"To people who are supporting VSO, I want to tell them they’re helping the youth in Uganda."Whycliffe RutalemwaVSO-supported vocational training graduate
More than three quarters of Ugandans are under 30. This huge youth population has the potential to lift the country out of poverty, but only if rampant levels of unemployment could be brought down.
VSO is working to prepare young people like Whycliffe Rutalemwa, 24, for new opportunities to work in oil and gas, and other growing industries. He shares his story of how he went from unemployed and struggling, to thriving:
Growing up I wanted to be a doctor. My grandfather was a doctor, and I wanted to be like him, but I did not get the opportunity.
In Uganda we have the problem of poverty. I grew up in a slum where most of the youth are addicted to drugs because there is no employment. I was raised by extended family and they had no funds to support all of us, so that’s how I ended up failing to achieve my dream.
I did not go to the best schools so I lacked the grades for university. I said to myself, if not a doctor, let me become an accountant. I felt like I should be going for white-collar jobs - that’s where I expected I would get a decent income. I joined a business school to study for a diploma in business administration. I was there for a year, but then we didn't have the money to continue paying for tuition and I had to drop out.
The struggle to succeed
I ended up out on the streets looking for work, any work. I started suffering doing hard, physical jobs. I was working carrying heavy loads for little money. Most of the people doing that kind of work get through it only by taking drugs, so that is the life I was facing.
Eventually, I got the opportunity of a government sponsorship to complete a certificate in welding - but after studying I was still unemployed. Many people had studied the same certificate as me and I couldn't get a job.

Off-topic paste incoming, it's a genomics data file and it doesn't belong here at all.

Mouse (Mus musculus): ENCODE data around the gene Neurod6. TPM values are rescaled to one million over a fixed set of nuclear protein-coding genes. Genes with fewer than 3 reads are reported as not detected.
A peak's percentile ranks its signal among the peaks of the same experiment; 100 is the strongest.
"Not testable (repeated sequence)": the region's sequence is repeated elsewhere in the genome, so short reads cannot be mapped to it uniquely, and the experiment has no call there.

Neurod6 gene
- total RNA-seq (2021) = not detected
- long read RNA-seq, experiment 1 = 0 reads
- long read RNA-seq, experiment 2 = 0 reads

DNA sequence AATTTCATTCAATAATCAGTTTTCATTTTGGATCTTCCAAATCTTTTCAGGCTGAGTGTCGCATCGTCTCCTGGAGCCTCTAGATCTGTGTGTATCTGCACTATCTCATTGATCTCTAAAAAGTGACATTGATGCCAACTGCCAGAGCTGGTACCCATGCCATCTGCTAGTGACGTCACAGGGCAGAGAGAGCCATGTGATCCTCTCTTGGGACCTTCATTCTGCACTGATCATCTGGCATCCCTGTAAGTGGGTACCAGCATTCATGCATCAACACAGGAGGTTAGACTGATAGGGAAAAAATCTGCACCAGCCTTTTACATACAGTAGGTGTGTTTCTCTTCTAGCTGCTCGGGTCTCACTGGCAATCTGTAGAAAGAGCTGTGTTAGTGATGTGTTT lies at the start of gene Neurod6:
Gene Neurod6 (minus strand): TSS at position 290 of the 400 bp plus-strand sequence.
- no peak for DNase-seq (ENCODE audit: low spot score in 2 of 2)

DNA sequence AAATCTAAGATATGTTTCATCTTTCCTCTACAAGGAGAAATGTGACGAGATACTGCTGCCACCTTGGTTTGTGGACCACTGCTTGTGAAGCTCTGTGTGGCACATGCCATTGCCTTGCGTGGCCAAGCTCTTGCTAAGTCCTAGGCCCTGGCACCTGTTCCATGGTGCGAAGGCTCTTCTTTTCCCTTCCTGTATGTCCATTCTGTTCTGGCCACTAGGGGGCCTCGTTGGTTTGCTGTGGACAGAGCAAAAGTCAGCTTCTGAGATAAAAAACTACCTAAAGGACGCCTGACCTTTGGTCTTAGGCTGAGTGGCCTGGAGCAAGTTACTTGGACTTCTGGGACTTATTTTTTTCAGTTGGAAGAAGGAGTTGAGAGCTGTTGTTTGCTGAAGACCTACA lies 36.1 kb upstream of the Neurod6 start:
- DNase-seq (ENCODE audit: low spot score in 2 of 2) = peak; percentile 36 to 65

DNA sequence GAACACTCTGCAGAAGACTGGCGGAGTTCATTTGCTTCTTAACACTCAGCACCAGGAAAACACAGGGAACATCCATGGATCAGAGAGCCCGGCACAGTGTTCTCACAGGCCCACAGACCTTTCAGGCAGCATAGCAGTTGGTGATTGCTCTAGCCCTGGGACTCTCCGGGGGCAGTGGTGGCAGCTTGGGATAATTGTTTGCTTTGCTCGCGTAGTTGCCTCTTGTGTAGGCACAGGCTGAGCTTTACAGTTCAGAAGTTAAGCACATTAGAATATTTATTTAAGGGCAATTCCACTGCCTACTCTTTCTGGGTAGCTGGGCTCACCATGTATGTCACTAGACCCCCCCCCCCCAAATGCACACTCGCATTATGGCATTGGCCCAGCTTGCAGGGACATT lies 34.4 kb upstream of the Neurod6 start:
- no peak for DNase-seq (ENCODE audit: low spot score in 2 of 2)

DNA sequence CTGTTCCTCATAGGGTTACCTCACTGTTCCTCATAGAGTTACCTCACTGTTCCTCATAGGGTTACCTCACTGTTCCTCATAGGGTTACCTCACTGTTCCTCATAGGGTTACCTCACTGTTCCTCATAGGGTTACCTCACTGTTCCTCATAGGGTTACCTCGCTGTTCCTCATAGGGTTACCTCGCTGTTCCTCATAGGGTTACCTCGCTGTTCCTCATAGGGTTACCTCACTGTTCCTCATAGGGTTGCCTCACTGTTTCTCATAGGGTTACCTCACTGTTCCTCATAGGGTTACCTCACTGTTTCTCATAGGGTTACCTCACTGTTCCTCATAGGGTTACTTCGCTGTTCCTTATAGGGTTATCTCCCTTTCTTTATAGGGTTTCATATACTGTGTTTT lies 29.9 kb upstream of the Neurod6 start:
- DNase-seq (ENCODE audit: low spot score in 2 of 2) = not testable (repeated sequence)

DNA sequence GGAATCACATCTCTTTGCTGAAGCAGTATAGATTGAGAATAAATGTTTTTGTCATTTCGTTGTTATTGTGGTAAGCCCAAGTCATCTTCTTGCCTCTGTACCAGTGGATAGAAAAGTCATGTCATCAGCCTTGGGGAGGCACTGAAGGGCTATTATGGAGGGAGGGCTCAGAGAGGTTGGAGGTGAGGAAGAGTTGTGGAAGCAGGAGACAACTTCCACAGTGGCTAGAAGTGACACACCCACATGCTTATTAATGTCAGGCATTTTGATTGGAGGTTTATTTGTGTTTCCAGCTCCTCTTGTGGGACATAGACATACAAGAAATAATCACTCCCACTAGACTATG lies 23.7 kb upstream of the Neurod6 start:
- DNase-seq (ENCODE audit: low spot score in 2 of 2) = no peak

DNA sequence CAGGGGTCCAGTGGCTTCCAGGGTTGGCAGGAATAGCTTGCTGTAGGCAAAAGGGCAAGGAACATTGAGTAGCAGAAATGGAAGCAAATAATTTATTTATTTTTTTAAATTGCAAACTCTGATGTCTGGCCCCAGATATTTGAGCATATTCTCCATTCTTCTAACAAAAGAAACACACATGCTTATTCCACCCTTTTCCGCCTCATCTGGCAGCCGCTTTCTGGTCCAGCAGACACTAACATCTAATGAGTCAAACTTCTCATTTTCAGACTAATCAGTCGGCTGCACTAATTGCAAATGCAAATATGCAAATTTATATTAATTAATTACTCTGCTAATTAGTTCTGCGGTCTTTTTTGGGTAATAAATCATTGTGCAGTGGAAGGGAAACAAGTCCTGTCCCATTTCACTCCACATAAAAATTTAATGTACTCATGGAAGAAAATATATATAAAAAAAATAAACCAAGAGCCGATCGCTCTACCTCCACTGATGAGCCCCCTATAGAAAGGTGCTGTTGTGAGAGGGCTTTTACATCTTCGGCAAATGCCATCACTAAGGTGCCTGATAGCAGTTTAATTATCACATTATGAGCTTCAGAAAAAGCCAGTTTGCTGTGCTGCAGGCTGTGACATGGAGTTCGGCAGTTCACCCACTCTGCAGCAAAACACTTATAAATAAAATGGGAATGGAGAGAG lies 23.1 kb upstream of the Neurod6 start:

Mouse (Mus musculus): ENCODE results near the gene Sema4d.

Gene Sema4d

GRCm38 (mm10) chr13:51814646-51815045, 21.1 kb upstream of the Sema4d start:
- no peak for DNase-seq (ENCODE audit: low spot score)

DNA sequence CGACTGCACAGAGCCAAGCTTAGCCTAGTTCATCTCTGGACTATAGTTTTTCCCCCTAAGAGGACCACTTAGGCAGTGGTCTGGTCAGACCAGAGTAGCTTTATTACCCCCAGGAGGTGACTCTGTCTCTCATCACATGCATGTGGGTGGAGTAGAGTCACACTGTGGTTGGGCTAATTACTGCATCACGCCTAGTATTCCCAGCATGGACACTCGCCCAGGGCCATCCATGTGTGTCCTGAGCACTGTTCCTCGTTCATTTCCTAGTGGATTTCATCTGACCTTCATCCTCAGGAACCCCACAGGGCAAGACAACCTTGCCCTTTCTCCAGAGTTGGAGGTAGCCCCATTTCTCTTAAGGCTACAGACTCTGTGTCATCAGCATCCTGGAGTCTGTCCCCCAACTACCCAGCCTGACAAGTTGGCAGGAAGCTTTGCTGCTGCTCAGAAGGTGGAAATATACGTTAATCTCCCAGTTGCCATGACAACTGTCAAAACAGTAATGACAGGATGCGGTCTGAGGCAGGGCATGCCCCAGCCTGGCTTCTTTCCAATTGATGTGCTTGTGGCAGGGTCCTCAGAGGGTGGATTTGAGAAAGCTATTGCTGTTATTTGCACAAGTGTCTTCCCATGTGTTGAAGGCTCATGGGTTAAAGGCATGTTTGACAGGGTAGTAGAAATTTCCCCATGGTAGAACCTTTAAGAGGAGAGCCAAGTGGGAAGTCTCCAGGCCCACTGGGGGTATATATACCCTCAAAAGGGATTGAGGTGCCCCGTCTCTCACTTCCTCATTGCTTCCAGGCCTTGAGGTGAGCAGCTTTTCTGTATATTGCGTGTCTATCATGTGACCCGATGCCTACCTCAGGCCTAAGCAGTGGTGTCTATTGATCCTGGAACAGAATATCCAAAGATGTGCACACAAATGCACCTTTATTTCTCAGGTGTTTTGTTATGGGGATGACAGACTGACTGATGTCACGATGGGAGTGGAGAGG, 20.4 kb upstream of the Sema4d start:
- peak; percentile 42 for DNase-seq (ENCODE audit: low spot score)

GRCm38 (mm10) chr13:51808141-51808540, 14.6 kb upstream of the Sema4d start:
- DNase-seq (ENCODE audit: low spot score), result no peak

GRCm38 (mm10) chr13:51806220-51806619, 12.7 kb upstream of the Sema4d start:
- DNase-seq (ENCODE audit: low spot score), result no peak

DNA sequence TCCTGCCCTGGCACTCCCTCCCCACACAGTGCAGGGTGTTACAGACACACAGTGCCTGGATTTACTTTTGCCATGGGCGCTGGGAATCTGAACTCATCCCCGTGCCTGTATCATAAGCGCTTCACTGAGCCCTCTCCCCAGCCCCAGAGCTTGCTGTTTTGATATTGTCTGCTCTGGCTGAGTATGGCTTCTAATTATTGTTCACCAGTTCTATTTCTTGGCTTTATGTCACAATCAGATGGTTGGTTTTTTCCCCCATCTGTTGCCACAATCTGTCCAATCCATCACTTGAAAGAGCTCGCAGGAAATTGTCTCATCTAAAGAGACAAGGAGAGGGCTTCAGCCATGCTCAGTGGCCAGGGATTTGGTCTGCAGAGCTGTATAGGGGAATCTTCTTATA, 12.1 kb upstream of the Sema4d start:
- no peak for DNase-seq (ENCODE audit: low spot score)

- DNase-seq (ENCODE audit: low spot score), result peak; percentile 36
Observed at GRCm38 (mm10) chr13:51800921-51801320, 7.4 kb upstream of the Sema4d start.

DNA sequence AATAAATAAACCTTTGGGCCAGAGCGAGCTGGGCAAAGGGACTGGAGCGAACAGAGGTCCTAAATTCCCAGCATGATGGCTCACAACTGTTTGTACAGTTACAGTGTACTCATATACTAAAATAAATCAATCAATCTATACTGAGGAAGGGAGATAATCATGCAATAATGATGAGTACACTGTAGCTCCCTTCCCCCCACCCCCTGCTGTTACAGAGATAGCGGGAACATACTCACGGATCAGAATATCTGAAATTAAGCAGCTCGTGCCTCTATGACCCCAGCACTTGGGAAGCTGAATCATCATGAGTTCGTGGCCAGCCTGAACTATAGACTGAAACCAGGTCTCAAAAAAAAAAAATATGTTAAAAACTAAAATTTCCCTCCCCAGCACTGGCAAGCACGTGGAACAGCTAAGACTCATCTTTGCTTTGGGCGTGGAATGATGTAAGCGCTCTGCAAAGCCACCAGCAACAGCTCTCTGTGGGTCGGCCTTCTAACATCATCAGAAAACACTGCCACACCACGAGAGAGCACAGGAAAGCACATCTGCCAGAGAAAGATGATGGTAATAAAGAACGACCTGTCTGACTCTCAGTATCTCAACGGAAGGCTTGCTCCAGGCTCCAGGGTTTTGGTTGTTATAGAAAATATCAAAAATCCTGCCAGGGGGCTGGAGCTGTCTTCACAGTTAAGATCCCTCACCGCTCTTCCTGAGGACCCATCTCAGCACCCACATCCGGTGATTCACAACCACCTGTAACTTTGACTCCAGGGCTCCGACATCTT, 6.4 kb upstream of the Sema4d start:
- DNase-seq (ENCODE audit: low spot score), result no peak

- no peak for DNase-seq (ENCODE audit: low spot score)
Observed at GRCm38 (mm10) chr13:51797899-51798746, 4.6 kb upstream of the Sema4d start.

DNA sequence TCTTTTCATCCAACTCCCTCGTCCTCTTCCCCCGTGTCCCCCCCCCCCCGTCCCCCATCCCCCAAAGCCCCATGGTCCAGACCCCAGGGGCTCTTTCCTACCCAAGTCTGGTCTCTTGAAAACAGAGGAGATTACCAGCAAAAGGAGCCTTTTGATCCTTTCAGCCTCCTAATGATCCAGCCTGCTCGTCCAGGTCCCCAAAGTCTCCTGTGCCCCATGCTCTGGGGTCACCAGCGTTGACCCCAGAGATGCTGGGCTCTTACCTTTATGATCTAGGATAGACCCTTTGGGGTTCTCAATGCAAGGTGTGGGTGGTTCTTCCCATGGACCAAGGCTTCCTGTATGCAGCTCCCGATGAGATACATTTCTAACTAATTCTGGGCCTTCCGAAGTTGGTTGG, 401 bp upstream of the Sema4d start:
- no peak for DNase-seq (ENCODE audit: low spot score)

A turning point
Thanks to VSO I got the opportunity to study for City & Guilds accreditation, which is an internationally recognised qualification. I can work in any company within the world. When I got my certificate, I felt great.
It has changed my life. I have gone from someone who was nothing, to earning at least 850,000 UGX [£168] per month from the work I’m getting. Indirectly I’m earning even more than that because I have been able to invest in a plot and run a tree nursery, and I’m also operating a small barbershop in the village.
I’m employing three people permanently to help me run my businesses, and there are others who are doing casual work. I’m also supporting my five-year-old son and my young sister who is training to be a nurse.
I’m so grateful to VSO for giving me the opportunity because I thought life had ended, but life has just begun.
A desire to give back
My dream is to begin a big metal workshop in town so that I can employ the untrained youth there – those youth who don’t get a chance, the school drop-outs the drug-addicted youth; I want to train them on the job in my workshop.
Growing up in a Christian family, I grew up with the spirit of helping. So when I saw VSO with its goals, I saw we had the same vision, and I liked it. Growing up in a place where most of the youth are addicted to drugs, and the children are school, I want to make a change in the world.
My other ambition is to do volunteer work. I have seen lots of VSO volunteers come here – they are quality, they are very kind people, and they’re humanitarians.
In Uganda we used to think vocational training is something that is supposed to be done by people who are very poor, who have lost hope of something better, but with the coming in of VSO, obviously it’s changed our attitude.
First of all, VSO went into the communities, telling them the good things involved in vocational studying. They went on providing us with skills. When they took me in, and I got the certification, it changed my view, and even more so when I started earning money.
I started earning a lot more than my brothers. For example my brother has a Master’s in business – he’s still at home, miserable because he has no work. Meanwhile I’m earning and I’m even able to support him. He now wants to come back to vocational study and be an engineer like me.
Now people are looking at me as a role model. Meaning, if I can do it, they can do it. So all in all, I am grateful. It’s like a dream come true because I dreamed of being somebody people would admire.